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Coast Guard investigating after 2nd accident for new spill-response operator in Prince William Sound

The Edison Chouest Offshore escort tug Commander maneuvers near the Ship Escort/Response Vessel System dock Monday, April 2, 2018 in Valdez. Every laden oil tanker that leaves the Valdez Marine Terminal is escorted by two tugboats. (Loren Holmes / ADN)

A congressionally created oversight group is asking Alaska regulators to boost training requirements after the new spill-response contractor in Prince William Sound had its second mishap in days.

The U.S. Coast Guard says it's investigating both accidents. In the most recent, a skiff was crunched between a tugboat and a barge it was hauling.

No one was hurt and no fuel spilled in the incidents in late June. But they occurred around a closely watched transition involving some 250 workers, as Edison Chouest Offshore on July 1 officially took over oil tanker escort and spill-prevention duties from longtime operator Crowley Marine.

Edison has built new boats and tugs for the operation. It has hired mariners who are experienced but new to the region.

The Prince William Sound Regional Citizens' Advisory Council is concerned some crews need more time to learn how to handle the new equipment, according to a July 5 letter from the group to Larry Hartig, Alaska Department of Environmental Conservation commissioner.

"We believe these two incidents are clear symptoms that this transition was too rushed," said the letter, signed by Donna Schantz, the council's executive director. The incoming crews need more training to improve communications, fine-tune vessel operations, and learn the response system and local weather, she said.

State regulators and Alyeska Pipeline Service Co., which hired Edison, said the training requirements are extensive and continuing.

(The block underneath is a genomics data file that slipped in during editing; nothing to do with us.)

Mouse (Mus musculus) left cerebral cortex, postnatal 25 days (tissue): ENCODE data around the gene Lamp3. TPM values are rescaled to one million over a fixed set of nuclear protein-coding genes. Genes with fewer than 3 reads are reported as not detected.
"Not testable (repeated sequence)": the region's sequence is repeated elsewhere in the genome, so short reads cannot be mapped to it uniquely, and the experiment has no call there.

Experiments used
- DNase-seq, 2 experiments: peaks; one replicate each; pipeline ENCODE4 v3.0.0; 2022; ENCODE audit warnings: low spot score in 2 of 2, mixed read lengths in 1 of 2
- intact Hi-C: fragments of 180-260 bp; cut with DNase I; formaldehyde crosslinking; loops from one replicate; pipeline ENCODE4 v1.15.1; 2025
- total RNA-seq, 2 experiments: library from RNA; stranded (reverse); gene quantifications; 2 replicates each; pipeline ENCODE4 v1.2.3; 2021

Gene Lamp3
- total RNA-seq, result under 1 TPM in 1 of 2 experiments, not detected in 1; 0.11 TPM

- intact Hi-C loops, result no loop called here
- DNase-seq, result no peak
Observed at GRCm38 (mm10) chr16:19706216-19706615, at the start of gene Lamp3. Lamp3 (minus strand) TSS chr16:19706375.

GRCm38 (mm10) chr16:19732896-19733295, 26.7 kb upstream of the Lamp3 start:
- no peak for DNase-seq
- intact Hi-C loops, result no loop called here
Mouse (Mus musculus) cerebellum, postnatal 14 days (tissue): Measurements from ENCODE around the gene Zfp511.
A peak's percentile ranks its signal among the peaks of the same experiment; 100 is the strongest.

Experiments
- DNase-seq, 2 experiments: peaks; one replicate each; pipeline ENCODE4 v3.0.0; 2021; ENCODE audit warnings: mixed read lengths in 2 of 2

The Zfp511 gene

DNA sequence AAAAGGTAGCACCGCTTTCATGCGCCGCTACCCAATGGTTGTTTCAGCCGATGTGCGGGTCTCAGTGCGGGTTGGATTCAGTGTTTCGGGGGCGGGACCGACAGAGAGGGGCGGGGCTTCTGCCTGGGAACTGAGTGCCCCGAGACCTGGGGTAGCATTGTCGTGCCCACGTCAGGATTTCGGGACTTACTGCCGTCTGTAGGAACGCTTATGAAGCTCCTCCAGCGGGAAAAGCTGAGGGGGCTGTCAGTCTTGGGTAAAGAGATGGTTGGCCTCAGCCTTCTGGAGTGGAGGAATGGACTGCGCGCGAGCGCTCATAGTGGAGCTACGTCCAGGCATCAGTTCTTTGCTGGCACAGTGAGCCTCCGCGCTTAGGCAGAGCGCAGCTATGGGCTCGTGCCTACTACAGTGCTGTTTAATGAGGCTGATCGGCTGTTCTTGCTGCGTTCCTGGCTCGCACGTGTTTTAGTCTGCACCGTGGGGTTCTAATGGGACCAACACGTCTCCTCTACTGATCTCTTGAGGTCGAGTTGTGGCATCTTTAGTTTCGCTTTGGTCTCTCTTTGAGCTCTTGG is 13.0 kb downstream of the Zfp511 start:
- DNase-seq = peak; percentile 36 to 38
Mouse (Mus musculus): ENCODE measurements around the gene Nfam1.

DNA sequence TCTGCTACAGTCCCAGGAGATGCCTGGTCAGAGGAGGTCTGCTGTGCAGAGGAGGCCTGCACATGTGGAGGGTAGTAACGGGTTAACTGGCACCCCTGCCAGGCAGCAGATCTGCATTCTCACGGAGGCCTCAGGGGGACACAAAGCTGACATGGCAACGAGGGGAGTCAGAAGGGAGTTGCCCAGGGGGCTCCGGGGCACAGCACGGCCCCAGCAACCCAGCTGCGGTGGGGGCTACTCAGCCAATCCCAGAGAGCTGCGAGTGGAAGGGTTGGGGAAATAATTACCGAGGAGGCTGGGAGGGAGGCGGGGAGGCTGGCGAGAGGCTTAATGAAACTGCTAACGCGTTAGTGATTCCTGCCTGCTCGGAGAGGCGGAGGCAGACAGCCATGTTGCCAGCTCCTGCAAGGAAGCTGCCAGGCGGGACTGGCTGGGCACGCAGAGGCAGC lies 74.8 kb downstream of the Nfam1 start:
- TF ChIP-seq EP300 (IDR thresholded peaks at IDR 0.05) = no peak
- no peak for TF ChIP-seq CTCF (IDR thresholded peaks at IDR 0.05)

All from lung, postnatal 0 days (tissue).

Geoff Merrell, DEC's state on-scene coordinator, said some Edison Chouest mariners are still arriving and being introduced to the Sound. Some "hiccups" should be expected.

"I don't see these incidents as overly concerning, but I'm not saying the RCAC's concern is misguided," he said.

In the latest accident on June 29, Edison Chouest's 140-foot escort tug, the Challenger, reported touching bottom as it helped a barge anchor up, said Lt. Carlos Quintero, Coast Guard public affairs officer in Valdez.

A work skiff tied to the barge was caught between the larger vessels and damaged, he said.

The incident was reported as an unintended grounding, triggering the Coast Guard investigation, he said.

"(Edison Chouest) conducted an underwater assessment and it was reported there was no underwater damage to the hull of the Challenger," Quintero said. "The Challenger is still in full operation."

Michelle Egan, an Alyeska spokeswoman, said the diver inspection found no evidence the tug grounded.

Egan said the incident happened during a busy week before Crowley's outgoing boats had left Port Valdez, where North Slope crude oil is loaded into tankers. With Edison Chouest's new boats also in port, the Challenger and barge had to temporarily anchor in an area that isn't normally used for mooring.

"While maneuvering in shallow water, the tug briefly lost steerage and we were concerned it may have touched bottom," she said in an email.

In the earlier accident, on June 27, Edison Chouest's 105-foot tug Ingot made a "hard landing" as it helped dock the oil tanker Florida. The tanker's outer hull was dented, leading to a Coast Guard inspection before it could receive oil and sail again.

The investigation into that incident should conclude this week, Quintero said.

As far as he knows, Edison is not facing penalties in the investigations, Quintero said.

The council wants the state to hold extra exercises between now and Dec. 31, including unannounced training in complete darkness, Schantz says in the Prince William Sound Regional Citizens' Advisory Council letter. Crews should also be able to train in rougher conditions than they've typically trained in so far.

Merrell said the DEC plans to require additional training to ensure the crews operate safely and efficiently. Training in darkness will be possible later, after the long summer days pass.

Egan said the crews won't train in weather that endangers their lives or the environment.

The crews have put in more than 35,000 hours of training in the Sound and been involved in more than 145 exercises, with more to come, she said.

"We are monitoring ECO closely and making adjustments where needed, " she said.

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